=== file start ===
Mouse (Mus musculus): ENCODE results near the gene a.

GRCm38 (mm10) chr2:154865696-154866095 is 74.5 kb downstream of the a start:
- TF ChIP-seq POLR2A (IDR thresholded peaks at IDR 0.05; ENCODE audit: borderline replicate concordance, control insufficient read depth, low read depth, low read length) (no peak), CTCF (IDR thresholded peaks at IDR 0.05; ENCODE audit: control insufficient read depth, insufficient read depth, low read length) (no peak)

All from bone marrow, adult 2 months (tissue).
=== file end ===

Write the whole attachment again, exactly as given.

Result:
Mouse (Mus musculus): ENCODE results near the gene a.

GRCm38 (mm10) chr2:154865696-154866095 is 74.5 kb downstream of the a start:
- TF ChIP-seq POLR2A (IDR thresholded peaks at IDR 0.05; ENCODE audit: borderline replicate concordance, control insufficient read depth, low read depth, low read length) (no peak), CTCF (IDR thresholded peaks at IDR 0.05; ENCODE audit: control insufficient read depth, insufficient read depth, low read length) (no peak)

All from bone marrow, adult 2 months (tissue).